By Peter Roff, Thomas Jefferson Street blog
In one of his first acts as president, in an example of putting the cart way, way out in front of the horse, Barack Obama issued an order closing the detention facility used to house suspected terrorists at Guantanamo Bay, Cuba.
What neither the order then nor the administration now have resolved is the problem of what to do with the detainees once the Gitmo facility is closed. One alternative, which has been much in the news, has been to transfer them to facilities inside the United States, where they can either be tried or released into the general population.
Predictably, this idea does not sit well with any number of folks who fear the possibility of having a suspected terrorist for a neighbor.
Obama has given the responsibility for coming up with a plan to U.S. Attorney General Eric Holder, who spent some time out of the country this week in pursuit of a solution. On Wednesday, he took his plea for assistance to Germany where, in a speech at the American Academy in Berlin, he asked our European allies to take in detainees whom the United States does not consider to be a present security threat in order to accelerate the Gitmo facility's closure.
"I know that Europe did not open Guantanamo and that in fact a great many on this continent opposed it," Holder said in his remarks. "To close Guantanamo, we must all make sacrifices, and we must all be willing to make unpopular choices."
But the fact that Holder is looking to find places for the detainees to relocate means the cart is still out in front of the horse. Any sensible solution to the problem of what to do with the detainees must involve identifying and tracking the movements of those who are released to make sure they maintain their good behavior.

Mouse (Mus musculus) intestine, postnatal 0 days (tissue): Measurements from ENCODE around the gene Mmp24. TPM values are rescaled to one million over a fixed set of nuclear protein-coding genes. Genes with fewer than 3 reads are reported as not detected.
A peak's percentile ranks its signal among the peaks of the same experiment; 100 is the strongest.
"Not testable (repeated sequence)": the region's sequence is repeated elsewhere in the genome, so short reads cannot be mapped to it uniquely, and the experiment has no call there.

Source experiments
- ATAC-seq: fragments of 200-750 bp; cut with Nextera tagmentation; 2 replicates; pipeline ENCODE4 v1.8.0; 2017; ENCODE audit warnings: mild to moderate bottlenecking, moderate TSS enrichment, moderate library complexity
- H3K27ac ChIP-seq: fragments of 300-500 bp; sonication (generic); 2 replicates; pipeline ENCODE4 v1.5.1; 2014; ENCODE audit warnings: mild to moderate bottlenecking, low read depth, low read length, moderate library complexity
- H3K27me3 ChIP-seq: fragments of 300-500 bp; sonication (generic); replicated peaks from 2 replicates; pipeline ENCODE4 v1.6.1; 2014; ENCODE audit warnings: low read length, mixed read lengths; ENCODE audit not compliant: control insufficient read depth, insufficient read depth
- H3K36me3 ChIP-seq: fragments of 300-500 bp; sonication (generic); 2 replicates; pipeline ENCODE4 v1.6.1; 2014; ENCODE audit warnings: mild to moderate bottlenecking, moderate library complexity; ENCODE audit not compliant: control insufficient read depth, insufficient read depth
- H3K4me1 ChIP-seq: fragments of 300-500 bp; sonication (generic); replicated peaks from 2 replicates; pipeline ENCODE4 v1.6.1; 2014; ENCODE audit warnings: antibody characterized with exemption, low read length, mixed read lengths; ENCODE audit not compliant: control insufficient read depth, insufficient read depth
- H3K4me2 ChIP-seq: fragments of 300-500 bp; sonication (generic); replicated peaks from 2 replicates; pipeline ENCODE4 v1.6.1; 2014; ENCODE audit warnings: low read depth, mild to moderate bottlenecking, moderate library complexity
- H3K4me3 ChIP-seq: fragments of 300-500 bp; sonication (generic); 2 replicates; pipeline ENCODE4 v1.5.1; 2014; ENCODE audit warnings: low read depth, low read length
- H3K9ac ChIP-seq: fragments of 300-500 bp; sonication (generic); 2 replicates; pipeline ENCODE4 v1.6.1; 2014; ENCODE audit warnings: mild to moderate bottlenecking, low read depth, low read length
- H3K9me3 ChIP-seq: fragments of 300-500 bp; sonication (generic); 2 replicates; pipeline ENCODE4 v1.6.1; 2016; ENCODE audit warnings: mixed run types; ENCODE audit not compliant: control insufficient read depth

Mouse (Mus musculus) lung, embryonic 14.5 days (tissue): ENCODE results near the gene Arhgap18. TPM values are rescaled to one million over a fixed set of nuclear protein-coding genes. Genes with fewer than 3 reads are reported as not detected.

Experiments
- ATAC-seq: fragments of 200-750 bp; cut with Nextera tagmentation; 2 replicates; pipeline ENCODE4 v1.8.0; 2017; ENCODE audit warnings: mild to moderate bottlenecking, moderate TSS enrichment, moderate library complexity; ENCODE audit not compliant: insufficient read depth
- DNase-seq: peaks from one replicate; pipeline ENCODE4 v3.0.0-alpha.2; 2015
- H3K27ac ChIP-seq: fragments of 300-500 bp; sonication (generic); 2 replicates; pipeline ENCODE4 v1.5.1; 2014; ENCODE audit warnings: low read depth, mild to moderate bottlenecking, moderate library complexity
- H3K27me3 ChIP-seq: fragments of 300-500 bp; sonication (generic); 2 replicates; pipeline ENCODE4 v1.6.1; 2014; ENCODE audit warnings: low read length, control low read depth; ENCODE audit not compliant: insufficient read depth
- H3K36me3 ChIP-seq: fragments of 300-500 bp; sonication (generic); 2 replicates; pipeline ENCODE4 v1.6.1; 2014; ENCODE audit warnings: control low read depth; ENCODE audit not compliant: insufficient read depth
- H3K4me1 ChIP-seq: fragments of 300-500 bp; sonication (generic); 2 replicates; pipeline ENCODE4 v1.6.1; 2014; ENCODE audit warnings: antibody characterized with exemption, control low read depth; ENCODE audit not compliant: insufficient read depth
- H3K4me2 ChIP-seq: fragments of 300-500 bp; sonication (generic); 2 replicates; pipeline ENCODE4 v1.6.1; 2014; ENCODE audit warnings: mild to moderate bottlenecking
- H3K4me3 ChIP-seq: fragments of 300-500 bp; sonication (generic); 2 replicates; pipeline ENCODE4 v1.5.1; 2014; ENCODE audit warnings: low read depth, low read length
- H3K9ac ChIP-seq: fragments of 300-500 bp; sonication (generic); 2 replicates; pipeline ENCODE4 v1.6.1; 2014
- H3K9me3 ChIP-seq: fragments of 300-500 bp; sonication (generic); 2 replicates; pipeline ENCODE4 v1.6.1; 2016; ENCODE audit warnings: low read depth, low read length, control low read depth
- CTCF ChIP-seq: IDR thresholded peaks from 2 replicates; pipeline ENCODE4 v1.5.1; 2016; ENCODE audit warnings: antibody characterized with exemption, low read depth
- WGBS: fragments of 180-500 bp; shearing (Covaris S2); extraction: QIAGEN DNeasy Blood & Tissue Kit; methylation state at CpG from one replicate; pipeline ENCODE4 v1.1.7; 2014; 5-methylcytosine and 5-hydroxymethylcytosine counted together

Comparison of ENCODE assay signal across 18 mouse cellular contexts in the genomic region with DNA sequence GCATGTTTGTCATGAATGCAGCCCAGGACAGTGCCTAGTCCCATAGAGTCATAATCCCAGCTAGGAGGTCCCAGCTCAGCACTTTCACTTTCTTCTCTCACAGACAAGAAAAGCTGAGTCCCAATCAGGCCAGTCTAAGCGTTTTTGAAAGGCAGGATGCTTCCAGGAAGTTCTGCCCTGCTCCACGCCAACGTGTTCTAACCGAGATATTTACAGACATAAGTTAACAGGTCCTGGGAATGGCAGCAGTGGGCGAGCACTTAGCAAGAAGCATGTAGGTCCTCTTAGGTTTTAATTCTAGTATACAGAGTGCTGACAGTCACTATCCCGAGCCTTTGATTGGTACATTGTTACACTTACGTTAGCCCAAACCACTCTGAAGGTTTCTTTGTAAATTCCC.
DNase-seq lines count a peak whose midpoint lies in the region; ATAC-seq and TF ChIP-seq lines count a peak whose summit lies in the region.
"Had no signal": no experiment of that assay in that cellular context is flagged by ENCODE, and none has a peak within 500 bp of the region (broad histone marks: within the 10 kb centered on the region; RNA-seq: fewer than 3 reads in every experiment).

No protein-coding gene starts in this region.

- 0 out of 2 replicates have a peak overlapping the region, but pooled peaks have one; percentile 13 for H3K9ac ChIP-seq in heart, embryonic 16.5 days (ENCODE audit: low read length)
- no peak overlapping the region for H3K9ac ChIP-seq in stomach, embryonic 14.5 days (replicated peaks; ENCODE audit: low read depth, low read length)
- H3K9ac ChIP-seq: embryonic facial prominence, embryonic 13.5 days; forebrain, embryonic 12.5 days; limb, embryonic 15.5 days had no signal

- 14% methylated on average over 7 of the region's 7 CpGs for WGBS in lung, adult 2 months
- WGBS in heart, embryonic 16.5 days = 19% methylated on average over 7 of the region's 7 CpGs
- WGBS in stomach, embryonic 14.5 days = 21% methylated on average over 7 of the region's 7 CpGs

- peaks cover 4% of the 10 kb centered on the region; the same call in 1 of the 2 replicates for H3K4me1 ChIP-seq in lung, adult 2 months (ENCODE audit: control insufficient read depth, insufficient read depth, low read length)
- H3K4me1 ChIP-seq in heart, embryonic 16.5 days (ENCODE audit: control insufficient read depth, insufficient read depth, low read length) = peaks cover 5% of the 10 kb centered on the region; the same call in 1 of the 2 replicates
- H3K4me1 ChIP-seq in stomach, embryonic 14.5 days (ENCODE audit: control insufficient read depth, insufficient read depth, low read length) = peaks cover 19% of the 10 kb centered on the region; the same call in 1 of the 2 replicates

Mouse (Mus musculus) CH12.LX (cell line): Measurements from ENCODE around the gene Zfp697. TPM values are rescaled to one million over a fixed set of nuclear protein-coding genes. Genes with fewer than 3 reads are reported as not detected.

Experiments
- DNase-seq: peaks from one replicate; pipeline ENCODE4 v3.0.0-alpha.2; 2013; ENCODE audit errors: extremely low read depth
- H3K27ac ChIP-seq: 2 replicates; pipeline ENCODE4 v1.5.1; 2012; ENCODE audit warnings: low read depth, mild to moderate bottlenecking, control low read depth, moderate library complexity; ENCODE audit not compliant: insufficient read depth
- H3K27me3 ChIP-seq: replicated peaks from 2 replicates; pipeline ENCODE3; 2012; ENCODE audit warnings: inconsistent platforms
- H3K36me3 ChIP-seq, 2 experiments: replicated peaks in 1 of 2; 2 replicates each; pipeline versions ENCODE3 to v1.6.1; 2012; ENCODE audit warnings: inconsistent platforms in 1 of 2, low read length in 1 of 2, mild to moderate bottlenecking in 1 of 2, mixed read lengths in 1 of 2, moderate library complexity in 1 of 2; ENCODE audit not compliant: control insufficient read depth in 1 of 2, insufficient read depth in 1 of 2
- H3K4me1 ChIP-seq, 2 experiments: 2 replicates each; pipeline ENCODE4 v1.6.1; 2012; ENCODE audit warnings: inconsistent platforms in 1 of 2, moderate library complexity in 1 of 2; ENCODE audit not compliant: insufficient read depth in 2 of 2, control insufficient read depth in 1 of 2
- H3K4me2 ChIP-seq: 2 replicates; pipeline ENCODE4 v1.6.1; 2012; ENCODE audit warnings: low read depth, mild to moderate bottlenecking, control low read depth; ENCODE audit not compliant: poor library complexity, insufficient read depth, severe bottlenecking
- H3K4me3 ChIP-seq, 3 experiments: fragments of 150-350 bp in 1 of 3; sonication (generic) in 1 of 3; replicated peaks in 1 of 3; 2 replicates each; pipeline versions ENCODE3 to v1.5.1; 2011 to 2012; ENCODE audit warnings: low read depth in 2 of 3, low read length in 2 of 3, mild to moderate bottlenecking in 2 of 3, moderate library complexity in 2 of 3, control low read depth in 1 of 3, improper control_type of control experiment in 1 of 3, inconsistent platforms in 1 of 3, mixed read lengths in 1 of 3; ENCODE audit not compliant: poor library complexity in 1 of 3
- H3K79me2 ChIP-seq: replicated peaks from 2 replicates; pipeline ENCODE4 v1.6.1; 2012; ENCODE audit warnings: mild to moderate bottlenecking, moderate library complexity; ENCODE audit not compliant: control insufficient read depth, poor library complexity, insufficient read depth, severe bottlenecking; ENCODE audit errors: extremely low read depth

If Congressional Republicans were smart, they would take this issue up rather than rise to the bait the Democrats are dangling concerning whether, and how, any of these detainees might have been tortured. The issue, for most of the American people, is not whether these detainees were tortured—even if most of us reject the idea that it was OK to do so—but what they might do once they are back in circulation.
Rep. John Shadegg, an Arizona Republican, has introduced legislation that would block them from applying for U.S. citizenship should they be released into this country or even if they are transferred to the United States but remain in government custody.
That's a good first step, but it doesn't go far enough. What the GOP and any security-minded Democrats should really do is insist, and get it written into law, that the U.S. Department of Justice or the FBI needs to keep an eye on the detainees once they are released and submit to Congress once per quarter—perhaps to the members of the Senate and House Intelligence Committees—a report on their activities for a fixed period, say five years. Treat the detainees like they are on parole. And, if any of them are rearrested or caught engaging in acts of terror against the United States or its interests, that their names—and the fact that they were once held as suspected terrorists at Guantanamo Bay—be made a matter of public record.
The shock of 9-11 has faded, but the memory hasn't. America needs to be reassured that the Obama administration is doing everything it should to keep us safe from another attack. Letting the Gitmo detainees loose in the United States or anywhere else without any kind of supervision is several steps in exactly the wrong direction.
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